Deputy PM: Tertiary education centres must be better managed
  • | VNS | October 31, 2011 03:14 PM

The country should boost management over the establishment of new tertiary education centres in an effort to ensure quality services in the sector, said Deputy Prime Minister Nguyen Thien Nhan.

He made the comments during an on-line conference that drew the participation of more than 1,200 delegates from ministries and localities on Saturday.

The conference, held by the Ministry of Education and Training, aimed to review one and a half years of implementation of the Prime Ministerial Directive No 296 on renewing management and raising quality of tertiary education.

Nhan said the Government acknowledged the vital role of tertiary education and stressed that there were challenges to improving its quality.

Breakthrough measures were critical in the coming time, he said, adding that they should involve more innovative approaches to State management of tertiary education and management in each educational institution.

The deputy PM also noted that a revamp should be based on careful planning of the school system and human resources.

According to him, the directive had helped to guarantee balanced growth between the scale and quality of tertiary education.

The risks of allowing too many educational institutions to mushroom across the country had been countered, by ensuring new standards. As a result, the number of new education centres had decreased.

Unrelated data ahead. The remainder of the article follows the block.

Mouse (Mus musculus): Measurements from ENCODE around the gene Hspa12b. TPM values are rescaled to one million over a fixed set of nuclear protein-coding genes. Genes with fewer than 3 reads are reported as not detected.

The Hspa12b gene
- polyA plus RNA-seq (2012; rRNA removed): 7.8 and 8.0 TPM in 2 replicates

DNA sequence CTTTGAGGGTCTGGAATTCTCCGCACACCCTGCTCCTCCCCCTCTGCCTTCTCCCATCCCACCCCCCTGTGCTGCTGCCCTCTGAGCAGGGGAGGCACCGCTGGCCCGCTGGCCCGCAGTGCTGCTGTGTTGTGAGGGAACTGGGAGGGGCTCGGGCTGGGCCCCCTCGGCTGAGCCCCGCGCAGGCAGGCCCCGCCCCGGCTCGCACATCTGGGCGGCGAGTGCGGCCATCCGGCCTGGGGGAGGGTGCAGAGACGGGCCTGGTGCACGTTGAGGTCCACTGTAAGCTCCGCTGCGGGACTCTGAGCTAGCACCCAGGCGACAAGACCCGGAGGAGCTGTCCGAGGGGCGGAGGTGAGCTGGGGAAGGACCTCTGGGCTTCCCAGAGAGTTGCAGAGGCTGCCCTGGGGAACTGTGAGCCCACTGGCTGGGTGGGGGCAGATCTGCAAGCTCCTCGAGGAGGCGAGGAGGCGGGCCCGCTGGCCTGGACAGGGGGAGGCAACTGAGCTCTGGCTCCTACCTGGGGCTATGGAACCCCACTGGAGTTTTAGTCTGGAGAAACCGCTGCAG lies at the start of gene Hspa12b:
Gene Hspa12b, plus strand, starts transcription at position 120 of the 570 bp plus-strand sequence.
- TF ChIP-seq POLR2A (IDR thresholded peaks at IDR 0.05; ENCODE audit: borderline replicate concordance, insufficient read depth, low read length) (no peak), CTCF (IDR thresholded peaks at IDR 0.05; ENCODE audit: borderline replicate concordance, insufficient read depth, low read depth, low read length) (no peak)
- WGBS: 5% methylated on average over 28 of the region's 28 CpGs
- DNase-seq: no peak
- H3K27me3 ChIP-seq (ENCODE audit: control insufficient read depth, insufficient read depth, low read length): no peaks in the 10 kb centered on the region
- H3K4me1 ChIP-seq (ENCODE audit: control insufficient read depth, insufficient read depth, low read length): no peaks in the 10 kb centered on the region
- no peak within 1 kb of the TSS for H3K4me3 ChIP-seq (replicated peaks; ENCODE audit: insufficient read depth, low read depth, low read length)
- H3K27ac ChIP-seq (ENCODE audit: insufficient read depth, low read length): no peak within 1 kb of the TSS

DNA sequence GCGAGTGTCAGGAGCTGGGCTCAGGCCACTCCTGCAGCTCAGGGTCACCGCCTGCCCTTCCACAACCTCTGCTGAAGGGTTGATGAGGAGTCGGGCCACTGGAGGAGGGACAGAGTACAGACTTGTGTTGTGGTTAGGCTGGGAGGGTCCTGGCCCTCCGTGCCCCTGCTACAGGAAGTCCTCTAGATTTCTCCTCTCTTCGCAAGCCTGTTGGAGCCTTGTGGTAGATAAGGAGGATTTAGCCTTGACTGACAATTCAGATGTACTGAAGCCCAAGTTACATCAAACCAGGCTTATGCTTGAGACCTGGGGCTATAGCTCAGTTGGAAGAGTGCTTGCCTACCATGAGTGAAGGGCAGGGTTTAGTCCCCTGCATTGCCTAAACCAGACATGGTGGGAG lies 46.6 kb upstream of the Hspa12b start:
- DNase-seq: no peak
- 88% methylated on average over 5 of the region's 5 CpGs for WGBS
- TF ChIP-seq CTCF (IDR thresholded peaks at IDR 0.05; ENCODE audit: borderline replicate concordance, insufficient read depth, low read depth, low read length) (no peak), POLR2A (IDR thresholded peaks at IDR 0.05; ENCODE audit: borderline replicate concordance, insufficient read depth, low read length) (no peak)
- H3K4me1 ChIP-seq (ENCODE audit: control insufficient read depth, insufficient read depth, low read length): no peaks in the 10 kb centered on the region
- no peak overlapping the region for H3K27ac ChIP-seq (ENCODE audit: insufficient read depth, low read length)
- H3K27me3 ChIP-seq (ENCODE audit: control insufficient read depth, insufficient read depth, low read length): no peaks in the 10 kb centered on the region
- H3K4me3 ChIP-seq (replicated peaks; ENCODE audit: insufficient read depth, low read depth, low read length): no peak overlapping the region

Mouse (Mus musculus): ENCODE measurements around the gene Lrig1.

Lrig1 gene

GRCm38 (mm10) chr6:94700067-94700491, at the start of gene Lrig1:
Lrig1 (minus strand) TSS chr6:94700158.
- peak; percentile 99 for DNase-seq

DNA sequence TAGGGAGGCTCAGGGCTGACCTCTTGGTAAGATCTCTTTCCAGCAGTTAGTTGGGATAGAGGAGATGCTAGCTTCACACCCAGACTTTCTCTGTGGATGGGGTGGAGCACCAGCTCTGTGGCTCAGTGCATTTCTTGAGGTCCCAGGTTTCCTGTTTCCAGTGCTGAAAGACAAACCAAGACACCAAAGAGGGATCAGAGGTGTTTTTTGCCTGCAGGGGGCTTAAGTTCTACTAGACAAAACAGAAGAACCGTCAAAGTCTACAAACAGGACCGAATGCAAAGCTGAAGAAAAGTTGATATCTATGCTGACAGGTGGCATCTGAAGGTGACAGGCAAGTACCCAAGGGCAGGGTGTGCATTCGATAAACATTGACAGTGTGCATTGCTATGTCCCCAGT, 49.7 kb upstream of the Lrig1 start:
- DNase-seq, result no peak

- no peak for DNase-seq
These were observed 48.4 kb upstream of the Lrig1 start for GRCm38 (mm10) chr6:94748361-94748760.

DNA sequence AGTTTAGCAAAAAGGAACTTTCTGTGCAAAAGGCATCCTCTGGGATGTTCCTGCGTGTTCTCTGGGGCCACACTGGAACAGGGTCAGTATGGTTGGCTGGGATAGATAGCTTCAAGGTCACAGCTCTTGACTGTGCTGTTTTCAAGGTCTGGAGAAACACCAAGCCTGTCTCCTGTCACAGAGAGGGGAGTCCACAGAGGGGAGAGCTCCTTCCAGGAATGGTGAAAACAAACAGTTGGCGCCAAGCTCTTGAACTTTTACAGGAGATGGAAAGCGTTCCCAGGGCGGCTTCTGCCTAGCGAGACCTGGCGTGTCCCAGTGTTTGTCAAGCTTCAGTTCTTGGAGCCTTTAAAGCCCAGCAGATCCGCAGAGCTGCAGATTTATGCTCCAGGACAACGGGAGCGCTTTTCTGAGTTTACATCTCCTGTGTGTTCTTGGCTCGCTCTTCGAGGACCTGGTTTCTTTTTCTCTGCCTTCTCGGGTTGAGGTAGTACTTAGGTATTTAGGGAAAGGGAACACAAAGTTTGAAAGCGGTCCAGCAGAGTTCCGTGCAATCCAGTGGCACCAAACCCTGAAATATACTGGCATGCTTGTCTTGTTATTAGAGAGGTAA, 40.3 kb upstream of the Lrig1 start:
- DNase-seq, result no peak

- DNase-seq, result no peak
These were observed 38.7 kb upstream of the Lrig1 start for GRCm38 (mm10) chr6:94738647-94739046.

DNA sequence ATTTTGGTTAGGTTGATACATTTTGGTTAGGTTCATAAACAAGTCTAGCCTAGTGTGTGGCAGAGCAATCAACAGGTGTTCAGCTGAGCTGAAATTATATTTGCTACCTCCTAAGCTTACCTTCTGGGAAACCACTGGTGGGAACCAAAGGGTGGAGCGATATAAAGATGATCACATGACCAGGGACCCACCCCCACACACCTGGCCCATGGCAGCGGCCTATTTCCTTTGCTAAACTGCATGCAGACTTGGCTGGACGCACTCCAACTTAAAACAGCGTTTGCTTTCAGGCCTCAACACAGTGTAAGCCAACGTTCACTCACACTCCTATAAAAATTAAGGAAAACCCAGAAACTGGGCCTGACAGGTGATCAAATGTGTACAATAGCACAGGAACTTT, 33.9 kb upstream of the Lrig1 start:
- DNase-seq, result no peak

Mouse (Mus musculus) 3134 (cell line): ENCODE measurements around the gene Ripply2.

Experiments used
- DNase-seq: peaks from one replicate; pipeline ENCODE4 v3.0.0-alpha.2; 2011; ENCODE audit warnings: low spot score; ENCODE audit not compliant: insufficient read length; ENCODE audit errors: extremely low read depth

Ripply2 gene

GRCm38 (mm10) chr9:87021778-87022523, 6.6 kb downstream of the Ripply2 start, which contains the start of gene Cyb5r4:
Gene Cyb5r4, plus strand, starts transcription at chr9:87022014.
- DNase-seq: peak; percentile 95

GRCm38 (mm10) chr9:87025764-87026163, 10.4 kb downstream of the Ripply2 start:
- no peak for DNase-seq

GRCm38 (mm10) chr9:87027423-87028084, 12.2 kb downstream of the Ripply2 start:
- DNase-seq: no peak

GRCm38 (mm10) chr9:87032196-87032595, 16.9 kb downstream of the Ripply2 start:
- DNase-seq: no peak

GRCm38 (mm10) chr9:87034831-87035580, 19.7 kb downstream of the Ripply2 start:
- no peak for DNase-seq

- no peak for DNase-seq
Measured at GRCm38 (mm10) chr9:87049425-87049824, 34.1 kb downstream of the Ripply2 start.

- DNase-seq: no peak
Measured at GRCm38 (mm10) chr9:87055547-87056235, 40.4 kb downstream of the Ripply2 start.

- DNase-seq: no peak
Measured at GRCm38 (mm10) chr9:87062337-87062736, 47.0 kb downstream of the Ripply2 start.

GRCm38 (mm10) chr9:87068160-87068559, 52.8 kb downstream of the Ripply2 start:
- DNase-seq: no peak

The country saw the establishment of six new universities and colleges and upgrades to 12 others in 2006, while the number was 21 in 2007. It was then cut down to 10, including eight new universities and colleges in 2008 and nine in 2009.

Last year, four new universities and colleges were set up, while eight were expanded, and this year, one new university has opened it doors while 13 have seen expansion.

On average, the period from 2008 to now saw only half of the number of new establishment each year, as compared to the 2006-07 period. Most involved expansion of education services at existing colleges.

Representatives from some schools urged the timely passage of the Law on Tertiary Education, and called for a training coalition among schools and regions to limit unhealthy competitiveness, wastefulness and poor training quality.

Some also voiced concerns over the overlap in education management among ministries, other sectors and institutions, which resulted in obstacles to inspection work.

There should be a single agency responsible for tertiary education management, said participants.

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